Leave a comment, save a child. Yes, it’s that simple.

by julie on August 20, 2012

Edited to add: Thank you all so much. I’m overwhelmed by the response here. This campaign continues through August 31, and all comments through that date count for a $20 donation, so please keep commenting!

Little known fact: My undergrad degree is in Environmental Health Sciences, including coursework in Food Microbiology, Human Parasitology, and Epidemiology and Immunology. I sketched dust mites and mosquitoes, grew Petri dishes of C. botulinum, and spent a semester at the county public health department, while interning between classes at an 8(a) minority-owned environmental consulting firm, taking samples for lab analysis and helping organize a Clean Air Act compliance effort at Wright-Patterson Air Force Base.

Then the Air Force decided I ought to work at the Pentagon, and I haven’t done a lick of environmental or public health work since.

But my interest in the topic remains, and that’s one reason why I’m so thrilled to be part of the Shot@Life Blogust: Blog Relay for Good. Shot@Life is a United Nations Foundation initiative that promotes vaccines as one of the most cost-effective ways to save the lives of children in developing countries.

We face many public health challenges in the United States, but they pale in comparison to those of other countries around the world — particularly countries without effective leadership or infrastructure to ensure basic public health care needs are met for their citizens.

I recently read Dancing in the Glory of Monsters: The Collapse of the Congo and the Great War of Africa. It’s an in-depth study of the political, economic, and social factors that have troubled Africa for decades, but most recently in the last 15 years with the genocide in Rwanda and the movement of refugees across the Congo. It’s a complicated and tragic history in which the UN and non-profit groups such as Doctors Without Borders have worked to address public health issues, particularly in the refugee camps.

The political entanglements and related human rights violations cannot be solved with mere foreign aid, but we can help give more kids a fighting chance by vaccinating them. Perhaps we unconsciously minimize the role of vaccines in public health because they have become a given for us. We no longer see vaccines as the immense weapon against disease that they truly are. Instead we focus on all the problems that are beyond our reach as individuals, perhaps even beyond our reach as a nation.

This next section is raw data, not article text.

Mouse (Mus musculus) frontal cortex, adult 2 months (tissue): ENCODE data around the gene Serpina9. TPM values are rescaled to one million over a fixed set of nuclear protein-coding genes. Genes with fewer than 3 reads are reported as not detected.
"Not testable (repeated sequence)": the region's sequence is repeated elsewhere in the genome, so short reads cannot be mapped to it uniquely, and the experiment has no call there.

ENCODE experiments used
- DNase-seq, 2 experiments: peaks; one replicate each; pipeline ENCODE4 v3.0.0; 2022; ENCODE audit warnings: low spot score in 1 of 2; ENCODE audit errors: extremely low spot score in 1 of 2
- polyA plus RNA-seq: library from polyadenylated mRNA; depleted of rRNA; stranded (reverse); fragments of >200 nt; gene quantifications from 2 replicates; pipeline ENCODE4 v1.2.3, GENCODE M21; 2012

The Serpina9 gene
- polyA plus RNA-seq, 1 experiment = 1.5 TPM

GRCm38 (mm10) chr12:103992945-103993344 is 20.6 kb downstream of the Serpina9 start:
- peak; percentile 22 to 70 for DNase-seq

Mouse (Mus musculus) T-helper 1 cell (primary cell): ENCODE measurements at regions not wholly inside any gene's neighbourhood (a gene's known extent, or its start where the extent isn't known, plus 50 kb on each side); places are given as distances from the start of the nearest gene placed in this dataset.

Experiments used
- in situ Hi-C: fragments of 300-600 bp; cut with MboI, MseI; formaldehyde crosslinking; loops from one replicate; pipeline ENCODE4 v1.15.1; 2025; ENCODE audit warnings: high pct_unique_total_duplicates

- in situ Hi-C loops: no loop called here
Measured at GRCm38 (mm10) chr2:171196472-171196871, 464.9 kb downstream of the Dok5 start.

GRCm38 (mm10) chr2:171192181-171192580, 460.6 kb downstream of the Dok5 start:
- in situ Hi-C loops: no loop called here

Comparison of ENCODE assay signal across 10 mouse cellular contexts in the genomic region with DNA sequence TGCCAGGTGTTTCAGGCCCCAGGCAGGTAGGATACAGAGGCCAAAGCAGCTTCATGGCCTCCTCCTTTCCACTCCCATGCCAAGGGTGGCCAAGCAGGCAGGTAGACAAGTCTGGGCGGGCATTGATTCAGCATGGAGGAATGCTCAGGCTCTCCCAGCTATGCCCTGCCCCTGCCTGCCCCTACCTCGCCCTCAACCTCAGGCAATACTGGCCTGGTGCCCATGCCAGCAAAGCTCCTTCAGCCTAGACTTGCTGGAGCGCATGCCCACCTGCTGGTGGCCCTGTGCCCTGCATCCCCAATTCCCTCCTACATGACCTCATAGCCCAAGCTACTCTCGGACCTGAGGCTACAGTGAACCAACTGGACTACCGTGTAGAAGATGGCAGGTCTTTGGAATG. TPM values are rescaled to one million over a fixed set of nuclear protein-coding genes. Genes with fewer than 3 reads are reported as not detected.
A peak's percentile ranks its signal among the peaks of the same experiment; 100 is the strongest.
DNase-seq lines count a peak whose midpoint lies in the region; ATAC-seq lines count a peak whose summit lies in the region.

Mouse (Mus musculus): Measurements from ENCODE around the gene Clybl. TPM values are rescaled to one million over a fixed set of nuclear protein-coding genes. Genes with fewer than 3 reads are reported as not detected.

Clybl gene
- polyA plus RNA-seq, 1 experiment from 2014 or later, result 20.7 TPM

We can choose to feel helpless in the face of monumental problems in developing countries, or we can do something seemingly small, yet ultimately significant.

I opened comments because of this effort. Now I’m asking you to comment. Because each comment equals a $20 donation to vaccinate a child in a developing country against measles, polio, pneumonia and meningitis caused by pneumococcal bacteria, and diarrhea caused by rotavirus. $20 for four vaccines.

To be clear, all you have to do is leave a thoughtful comment. You don’t have to donate anything except your words. The United Nations Foundation and their donors will do the rest.

I accepted the blog relay baton from Ilina Ewen, and I’m passing it to Gina Carroll tomorrow. There’s 31 of us posting this month, and you can leave a comment on every single post — each one means $20 to vaccinate a child.

Learn more about Shot@Life by joining their email list, following them on Twitter, or liking them on Facebook.

Mom101 August 20, 2012 at 6:42 am

You constantly amaze me. Human Parasitology? How did I not know this? Now I know who to come to when I need an arbiter on the 5 second rule.